The negatives do not go far past the glaring plot confusion, though at times Anna’s character is cloyingly unsubtle. This is a lapse of the studio’s normally excellent character writing, and at times makes Anna quite unlikable. One moment, in which Anna compares her mother to a whining goat for worrying about her, is particularly galling. Strangely enough, then, Marnie’s character is beautifully written: she is magnetic, charming  (some might say beguiling), and instantly endearing.  At one point, Marnie becomes so much more likable than Anna that as their relationship kicks off, one wonders how Marnie could possibly enjoy the latter’s company.  In the end, though, Anna’s self-deprecation and anti-social tendencies begin to taper off, and Marnie begins reveal some of her darker experiences to Anna in a very cathartic manner. In other words, they bring out the best in one another. The nature of the girls’ relationship is endearing, and overshadows Anna’s irritating moments.

In another lovely positive, the visuals of When Marnie Was There are classic Ghibli style, with gorgeous, painted backdrops dripping with color and intensity.  Also keeping with tradition, the character designs, while less flashy than the scenery, are detailed to the extreme and animated in top notch quality.  To be fair, handcrafted art is what we’ve come to expect from the legendary Studio Ghibli. Still, due to its quality if not its novelty, the splendid art of the studio’s film deserves much praise.

Like Pixar, Studio Ghibli designs its films to appeal to both kids and adults. When Marnie Was There follows this template, though the age schism is somewhat wider in this film than in other Ghibli films, and is far greater than in any Pixar films.  While some adults and most children will see the central friendship as just that – a playful friendship between two girls – many others, including most adults, will detect the romantic subtext in the pair’s handholding, blushing, and winsome flirtatiousness. But is it a love story, or just a tale of true friendship? Marnie’s coquetry could be seen as mere effusiveness, and even Marnie’s declaration of love for Anna is presented ambiguously. Thus, Ghibli does a fine job of keeping the film “child-friendly” while adding another layer of complexity to the story to interest adults. Beyond that debate, the darker themes of When Marnie Was There are not easily grasped by children, Marnie’s psychological torture at the hands of her maids being a prime example.  These, and the film’s tragic plot as a whole, give it new dimensions – one dark, one sexualized – that most children would not be able to sense, although adults will have little trouble identifying them.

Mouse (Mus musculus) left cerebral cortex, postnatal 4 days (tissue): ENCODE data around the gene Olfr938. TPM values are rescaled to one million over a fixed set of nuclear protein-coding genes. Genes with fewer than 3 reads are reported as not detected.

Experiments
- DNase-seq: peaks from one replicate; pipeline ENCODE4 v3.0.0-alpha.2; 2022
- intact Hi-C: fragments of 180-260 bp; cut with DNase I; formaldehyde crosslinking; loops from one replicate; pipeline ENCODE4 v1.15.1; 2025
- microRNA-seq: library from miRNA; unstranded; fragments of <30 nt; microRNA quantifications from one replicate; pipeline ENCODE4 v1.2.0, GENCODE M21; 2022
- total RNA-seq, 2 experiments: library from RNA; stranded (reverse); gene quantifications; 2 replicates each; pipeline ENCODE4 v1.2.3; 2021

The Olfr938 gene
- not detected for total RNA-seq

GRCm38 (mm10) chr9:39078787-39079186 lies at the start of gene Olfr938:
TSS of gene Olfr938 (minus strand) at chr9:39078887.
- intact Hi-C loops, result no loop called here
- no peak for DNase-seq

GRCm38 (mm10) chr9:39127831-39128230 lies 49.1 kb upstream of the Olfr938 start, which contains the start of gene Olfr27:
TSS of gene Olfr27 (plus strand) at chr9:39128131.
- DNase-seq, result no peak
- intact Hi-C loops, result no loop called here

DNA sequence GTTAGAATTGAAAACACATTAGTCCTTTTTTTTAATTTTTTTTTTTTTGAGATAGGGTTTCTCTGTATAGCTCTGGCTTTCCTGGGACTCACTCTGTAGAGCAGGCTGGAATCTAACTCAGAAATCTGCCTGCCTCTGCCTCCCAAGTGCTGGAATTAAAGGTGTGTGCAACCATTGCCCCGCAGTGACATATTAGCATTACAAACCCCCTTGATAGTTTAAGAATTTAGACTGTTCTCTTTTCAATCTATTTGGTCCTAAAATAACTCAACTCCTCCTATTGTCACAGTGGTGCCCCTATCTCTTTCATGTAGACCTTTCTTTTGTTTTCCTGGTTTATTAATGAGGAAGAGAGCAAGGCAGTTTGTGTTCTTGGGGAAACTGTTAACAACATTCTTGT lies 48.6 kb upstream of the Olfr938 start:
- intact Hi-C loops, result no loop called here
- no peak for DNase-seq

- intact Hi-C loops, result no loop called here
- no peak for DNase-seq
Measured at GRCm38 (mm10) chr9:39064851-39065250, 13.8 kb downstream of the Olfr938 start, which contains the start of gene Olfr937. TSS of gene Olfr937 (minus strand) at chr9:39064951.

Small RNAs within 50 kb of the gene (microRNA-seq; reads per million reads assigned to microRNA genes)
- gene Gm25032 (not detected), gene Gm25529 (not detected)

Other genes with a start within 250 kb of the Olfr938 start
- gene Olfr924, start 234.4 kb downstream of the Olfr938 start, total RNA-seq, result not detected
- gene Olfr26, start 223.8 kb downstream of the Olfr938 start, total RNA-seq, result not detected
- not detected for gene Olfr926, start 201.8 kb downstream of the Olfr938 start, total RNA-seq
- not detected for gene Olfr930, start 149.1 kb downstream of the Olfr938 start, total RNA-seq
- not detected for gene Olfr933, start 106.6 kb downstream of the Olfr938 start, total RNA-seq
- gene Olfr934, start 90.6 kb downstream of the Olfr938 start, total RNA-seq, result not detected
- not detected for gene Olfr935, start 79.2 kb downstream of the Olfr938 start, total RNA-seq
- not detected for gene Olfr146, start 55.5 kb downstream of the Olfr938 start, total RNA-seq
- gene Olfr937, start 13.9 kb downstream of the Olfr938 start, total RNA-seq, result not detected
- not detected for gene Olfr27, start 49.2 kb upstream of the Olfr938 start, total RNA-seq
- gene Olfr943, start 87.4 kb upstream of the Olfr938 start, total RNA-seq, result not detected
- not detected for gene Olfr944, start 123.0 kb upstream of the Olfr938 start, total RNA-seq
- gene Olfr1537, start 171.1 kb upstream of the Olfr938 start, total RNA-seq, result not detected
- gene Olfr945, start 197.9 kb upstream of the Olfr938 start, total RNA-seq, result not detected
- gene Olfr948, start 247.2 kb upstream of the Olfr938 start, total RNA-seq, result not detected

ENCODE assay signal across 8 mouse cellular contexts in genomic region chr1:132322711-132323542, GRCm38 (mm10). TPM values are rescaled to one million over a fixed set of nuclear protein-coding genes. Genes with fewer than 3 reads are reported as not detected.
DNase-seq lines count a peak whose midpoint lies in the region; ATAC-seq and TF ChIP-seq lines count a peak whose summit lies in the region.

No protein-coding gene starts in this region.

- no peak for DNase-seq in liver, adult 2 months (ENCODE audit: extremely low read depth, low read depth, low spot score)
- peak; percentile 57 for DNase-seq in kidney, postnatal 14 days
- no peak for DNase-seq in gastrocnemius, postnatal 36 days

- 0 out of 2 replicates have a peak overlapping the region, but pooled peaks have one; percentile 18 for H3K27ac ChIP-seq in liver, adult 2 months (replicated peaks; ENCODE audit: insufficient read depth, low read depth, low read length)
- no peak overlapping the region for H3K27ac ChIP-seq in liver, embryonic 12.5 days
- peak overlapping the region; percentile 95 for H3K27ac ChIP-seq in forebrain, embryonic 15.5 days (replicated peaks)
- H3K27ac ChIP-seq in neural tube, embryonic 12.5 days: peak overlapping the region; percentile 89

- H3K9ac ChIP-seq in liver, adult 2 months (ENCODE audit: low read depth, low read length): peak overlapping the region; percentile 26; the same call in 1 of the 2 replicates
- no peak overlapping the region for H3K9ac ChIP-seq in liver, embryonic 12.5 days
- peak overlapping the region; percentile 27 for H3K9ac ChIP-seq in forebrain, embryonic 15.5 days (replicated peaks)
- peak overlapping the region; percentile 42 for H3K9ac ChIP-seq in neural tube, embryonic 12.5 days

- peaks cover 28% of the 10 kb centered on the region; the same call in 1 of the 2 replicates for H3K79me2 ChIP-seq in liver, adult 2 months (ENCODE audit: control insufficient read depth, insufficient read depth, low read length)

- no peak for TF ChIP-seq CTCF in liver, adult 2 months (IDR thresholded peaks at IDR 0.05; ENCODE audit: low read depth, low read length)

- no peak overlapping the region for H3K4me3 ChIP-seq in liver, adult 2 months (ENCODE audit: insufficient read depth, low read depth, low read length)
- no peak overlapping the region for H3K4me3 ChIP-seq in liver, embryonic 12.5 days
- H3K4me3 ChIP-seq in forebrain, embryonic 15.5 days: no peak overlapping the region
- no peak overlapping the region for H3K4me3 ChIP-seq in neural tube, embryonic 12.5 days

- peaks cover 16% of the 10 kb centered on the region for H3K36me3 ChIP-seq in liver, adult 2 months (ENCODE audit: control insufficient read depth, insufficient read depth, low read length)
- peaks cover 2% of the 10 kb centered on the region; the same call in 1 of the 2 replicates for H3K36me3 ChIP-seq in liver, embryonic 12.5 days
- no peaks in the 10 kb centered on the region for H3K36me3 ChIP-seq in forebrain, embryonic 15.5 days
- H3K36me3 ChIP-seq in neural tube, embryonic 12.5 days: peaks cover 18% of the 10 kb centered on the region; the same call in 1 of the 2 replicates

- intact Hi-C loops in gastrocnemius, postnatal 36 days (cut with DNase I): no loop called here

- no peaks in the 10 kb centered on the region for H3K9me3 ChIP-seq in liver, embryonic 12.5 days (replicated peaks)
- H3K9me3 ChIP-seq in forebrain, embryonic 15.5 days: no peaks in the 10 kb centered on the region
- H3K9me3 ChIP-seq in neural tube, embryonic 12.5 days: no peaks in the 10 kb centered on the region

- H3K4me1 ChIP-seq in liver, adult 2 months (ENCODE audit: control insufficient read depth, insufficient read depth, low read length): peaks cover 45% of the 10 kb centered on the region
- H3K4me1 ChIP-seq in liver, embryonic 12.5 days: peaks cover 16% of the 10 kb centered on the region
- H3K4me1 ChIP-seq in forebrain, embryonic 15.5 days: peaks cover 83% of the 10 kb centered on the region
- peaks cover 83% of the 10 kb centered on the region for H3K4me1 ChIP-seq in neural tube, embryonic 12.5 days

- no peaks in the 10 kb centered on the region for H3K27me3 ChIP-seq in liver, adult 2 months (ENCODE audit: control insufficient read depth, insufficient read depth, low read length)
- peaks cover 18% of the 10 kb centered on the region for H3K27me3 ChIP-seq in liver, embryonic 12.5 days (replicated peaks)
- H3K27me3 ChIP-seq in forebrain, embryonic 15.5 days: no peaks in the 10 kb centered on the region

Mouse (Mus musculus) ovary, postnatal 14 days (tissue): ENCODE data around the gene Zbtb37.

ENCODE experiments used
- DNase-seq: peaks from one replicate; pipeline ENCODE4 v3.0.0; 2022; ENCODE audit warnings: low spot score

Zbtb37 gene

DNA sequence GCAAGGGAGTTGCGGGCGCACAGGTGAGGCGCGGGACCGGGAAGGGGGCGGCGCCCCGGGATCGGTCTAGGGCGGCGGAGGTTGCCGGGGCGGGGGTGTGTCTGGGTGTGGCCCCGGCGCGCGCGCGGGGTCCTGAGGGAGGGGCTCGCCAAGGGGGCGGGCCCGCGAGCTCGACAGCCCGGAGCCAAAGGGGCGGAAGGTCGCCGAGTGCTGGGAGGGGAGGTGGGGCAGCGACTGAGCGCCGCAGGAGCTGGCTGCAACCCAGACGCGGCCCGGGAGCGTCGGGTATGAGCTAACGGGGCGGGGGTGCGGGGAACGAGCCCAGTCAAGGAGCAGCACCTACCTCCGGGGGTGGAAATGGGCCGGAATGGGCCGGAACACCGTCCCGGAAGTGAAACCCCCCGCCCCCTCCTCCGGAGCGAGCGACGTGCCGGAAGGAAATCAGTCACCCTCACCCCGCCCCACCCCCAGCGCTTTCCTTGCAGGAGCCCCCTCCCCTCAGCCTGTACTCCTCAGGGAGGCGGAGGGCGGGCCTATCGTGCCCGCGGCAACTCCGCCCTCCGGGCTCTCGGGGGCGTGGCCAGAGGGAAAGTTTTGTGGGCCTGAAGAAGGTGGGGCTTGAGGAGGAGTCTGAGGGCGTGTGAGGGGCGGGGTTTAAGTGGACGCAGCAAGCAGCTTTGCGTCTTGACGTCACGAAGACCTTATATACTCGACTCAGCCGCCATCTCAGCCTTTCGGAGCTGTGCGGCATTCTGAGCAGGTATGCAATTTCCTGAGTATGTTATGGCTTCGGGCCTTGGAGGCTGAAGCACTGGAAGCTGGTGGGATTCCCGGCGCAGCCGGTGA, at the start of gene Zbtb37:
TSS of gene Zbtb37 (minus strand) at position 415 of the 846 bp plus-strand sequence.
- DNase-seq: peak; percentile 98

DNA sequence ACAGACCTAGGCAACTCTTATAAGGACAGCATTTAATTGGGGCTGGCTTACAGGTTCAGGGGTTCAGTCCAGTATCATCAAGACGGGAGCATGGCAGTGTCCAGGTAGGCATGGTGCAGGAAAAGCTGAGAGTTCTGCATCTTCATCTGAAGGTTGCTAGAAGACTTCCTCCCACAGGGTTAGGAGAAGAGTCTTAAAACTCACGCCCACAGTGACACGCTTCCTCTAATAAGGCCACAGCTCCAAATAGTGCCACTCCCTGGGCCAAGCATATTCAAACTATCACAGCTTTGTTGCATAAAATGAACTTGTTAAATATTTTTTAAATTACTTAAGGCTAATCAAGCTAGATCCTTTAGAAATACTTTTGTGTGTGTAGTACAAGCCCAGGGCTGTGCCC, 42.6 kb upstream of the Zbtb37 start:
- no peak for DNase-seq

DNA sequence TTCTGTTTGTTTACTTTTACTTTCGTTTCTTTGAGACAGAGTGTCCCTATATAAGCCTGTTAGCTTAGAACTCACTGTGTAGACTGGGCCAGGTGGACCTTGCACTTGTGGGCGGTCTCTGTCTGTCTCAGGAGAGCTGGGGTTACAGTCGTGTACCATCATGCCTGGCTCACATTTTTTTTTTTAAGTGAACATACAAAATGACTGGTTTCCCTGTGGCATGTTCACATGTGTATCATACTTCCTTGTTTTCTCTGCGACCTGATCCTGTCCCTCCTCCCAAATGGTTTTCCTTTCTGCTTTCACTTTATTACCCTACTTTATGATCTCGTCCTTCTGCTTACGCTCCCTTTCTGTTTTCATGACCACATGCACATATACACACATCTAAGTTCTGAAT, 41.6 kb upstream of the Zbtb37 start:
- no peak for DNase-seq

When Marnie Was There is not a perfect film; it could be argued that it has more flaws than would normally be acceptable. Yet, the beauty and emotional draw of the film override many serious issues that would have doomed other works, thereby making Marnie possibly the last, but certainly not the least, of Studio Ghibli’s legendary films.